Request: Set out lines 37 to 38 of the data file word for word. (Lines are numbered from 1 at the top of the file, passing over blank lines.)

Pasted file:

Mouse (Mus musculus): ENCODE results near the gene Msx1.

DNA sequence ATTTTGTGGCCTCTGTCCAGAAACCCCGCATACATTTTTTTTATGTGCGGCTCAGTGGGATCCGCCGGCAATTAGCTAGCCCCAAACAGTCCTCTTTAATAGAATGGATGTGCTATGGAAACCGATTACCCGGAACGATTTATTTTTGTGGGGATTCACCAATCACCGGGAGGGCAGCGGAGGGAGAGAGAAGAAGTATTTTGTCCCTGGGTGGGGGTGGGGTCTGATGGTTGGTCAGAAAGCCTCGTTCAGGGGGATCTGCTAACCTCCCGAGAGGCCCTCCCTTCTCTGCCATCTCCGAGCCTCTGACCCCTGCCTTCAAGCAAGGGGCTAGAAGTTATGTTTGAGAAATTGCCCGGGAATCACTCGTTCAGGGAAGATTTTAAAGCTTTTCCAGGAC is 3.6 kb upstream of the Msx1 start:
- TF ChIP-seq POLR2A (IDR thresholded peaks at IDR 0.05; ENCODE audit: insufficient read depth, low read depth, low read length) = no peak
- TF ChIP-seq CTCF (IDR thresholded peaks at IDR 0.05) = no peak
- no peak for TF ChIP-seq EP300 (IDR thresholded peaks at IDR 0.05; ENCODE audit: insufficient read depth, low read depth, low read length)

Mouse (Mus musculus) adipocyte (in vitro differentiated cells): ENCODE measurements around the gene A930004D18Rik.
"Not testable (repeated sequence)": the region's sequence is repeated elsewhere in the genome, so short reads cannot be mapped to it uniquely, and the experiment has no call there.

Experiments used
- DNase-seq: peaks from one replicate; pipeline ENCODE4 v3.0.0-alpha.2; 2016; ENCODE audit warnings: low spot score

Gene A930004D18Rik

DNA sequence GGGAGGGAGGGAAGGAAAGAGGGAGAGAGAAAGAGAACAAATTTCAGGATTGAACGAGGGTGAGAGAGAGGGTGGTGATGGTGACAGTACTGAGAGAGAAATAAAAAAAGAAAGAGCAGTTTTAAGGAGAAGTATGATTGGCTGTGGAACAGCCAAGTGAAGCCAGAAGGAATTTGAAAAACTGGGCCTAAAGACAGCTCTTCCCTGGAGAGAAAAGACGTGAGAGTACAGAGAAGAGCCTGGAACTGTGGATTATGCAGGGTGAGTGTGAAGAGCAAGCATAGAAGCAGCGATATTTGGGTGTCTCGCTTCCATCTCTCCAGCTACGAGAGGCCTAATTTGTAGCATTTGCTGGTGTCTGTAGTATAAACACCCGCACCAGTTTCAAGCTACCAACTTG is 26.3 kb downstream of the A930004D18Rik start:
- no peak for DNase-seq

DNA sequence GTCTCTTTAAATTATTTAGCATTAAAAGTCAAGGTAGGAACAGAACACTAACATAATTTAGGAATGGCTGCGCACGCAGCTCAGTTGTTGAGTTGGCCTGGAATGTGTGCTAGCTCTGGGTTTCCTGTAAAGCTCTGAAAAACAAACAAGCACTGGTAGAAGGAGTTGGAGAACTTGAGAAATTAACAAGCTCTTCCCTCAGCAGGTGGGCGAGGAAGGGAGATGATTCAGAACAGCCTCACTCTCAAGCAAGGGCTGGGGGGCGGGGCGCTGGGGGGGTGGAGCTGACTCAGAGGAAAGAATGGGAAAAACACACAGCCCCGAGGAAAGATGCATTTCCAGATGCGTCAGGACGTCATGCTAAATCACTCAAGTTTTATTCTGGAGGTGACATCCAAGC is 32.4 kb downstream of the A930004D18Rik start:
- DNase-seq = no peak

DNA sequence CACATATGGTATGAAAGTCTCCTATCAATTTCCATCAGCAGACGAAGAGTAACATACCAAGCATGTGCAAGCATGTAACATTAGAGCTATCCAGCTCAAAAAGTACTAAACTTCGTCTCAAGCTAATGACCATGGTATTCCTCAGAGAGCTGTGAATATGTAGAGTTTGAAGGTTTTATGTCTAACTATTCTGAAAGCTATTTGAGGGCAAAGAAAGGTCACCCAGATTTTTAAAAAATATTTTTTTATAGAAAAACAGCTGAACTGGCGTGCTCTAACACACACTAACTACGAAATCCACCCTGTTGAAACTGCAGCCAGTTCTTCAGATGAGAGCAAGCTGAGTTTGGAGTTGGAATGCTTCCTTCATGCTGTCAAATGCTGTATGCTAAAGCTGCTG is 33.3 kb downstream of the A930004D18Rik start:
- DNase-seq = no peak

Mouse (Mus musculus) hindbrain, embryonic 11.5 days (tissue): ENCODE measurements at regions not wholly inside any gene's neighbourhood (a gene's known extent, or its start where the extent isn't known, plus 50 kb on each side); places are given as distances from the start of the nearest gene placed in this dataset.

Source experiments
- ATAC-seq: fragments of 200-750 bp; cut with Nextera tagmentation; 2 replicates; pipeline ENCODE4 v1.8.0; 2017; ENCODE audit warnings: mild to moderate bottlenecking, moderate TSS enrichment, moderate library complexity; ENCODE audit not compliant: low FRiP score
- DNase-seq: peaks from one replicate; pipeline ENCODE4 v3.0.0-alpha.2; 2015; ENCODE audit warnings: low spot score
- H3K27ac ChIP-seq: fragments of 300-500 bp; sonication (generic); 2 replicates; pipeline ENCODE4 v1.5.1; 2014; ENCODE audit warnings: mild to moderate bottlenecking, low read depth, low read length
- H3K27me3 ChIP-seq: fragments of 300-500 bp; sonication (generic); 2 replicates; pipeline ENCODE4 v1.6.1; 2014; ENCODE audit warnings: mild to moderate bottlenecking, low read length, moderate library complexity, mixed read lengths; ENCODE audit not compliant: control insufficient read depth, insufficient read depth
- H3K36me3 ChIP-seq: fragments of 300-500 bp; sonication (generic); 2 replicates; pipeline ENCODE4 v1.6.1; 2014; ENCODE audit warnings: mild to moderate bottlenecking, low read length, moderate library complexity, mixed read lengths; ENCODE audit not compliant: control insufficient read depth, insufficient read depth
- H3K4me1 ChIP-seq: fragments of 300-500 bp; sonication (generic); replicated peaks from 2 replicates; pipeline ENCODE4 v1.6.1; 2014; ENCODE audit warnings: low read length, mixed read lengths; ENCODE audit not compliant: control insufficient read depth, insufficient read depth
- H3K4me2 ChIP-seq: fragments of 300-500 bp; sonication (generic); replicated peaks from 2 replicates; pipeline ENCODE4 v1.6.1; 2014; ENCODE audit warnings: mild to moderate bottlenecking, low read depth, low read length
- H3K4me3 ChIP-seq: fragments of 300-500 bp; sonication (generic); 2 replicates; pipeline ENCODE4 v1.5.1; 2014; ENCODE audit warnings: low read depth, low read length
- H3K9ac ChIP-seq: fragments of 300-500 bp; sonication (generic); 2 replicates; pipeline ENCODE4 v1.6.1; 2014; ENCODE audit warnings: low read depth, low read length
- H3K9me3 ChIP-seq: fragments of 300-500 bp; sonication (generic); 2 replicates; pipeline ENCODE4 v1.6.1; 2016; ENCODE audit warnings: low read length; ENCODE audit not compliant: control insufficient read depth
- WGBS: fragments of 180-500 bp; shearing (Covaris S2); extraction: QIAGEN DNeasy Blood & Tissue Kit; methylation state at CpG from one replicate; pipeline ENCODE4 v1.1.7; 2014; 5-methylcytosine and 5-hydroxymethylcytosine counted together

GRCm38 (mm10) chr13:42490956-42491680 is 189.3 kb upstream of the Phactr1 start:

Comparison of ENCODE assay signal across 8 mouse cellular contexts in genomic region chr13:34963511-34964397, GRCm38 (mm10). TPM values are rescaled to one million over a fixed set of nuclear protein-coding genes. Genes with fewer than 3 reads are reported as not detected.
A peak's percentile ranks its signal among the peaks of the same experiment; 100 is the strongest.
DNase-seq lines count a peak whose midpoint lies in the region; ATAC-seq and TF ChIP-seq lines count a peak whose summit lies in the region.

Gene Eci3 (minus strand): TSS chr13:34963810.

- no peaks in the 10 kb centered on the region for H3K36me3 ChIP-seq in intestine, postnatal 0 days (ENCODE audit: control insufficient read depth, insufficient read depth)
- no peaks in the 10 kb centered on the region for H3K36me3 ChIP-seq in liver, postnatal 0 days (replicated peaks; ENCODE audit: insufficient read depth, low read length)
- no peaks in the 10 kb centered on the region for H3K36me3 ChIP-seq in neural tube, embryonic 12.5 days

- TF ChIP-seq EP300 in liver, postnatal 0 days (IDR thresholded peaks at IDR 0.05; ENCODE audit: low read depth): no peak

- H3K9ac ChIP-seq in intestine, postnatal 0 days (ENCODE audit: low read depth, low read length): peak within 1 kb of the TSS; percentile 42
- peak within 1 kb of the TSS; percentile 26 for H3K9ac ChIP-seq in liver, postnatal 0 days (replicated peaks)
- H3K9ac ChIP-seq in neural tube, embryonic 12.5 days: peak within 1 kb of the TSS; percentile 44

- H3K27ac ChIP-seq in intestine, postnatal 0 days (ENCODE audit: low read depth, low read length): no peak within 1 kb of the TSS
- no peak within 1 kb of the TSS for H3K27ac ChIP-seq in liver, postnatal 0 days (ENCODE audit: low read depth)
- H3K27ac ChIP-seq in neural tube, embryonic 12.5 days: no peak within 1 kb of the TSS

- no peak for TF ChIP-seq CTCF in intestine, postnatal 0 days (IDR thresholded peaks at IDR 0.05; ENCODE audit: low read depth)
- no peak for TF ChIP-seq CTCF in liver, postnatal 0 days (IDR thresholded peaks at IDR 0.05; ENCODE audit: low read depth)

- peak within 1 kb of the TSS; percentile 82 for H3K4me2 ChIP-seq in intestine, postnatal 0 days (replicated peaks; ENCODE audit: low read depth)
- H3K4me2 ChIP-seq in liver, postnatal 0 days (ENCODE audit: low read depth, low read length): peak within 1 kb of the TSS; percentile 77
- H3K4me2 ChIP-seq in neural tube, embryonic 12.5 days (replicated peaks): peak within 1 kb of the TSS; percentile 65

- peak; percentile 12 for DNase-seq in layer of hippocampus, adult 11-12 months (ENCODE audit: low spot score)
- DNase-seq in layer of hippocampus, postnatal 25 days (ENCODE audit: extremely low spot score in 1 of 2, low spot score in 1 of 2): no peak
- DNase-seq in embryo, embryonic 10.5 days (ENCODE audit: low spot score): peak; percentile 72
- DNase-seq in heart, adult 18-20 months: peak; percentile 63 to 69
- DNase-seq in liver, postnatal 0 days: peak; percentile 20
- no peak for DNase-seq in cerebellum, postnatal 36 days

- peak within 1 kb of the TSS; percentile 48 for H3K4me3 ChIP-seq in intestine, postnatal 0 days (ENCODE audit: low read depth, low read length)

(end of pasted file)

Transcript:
- no peaks in the 10 kb centered on the region for H3K36me3 ChIP-seq in neural tube, embryonic 12.5 days

- TF ChIP-seq EP300 in liver, postnatal 0 days (IDR thresholded peaks at IDR 0.05; ENCODE audit: low read depth): no peak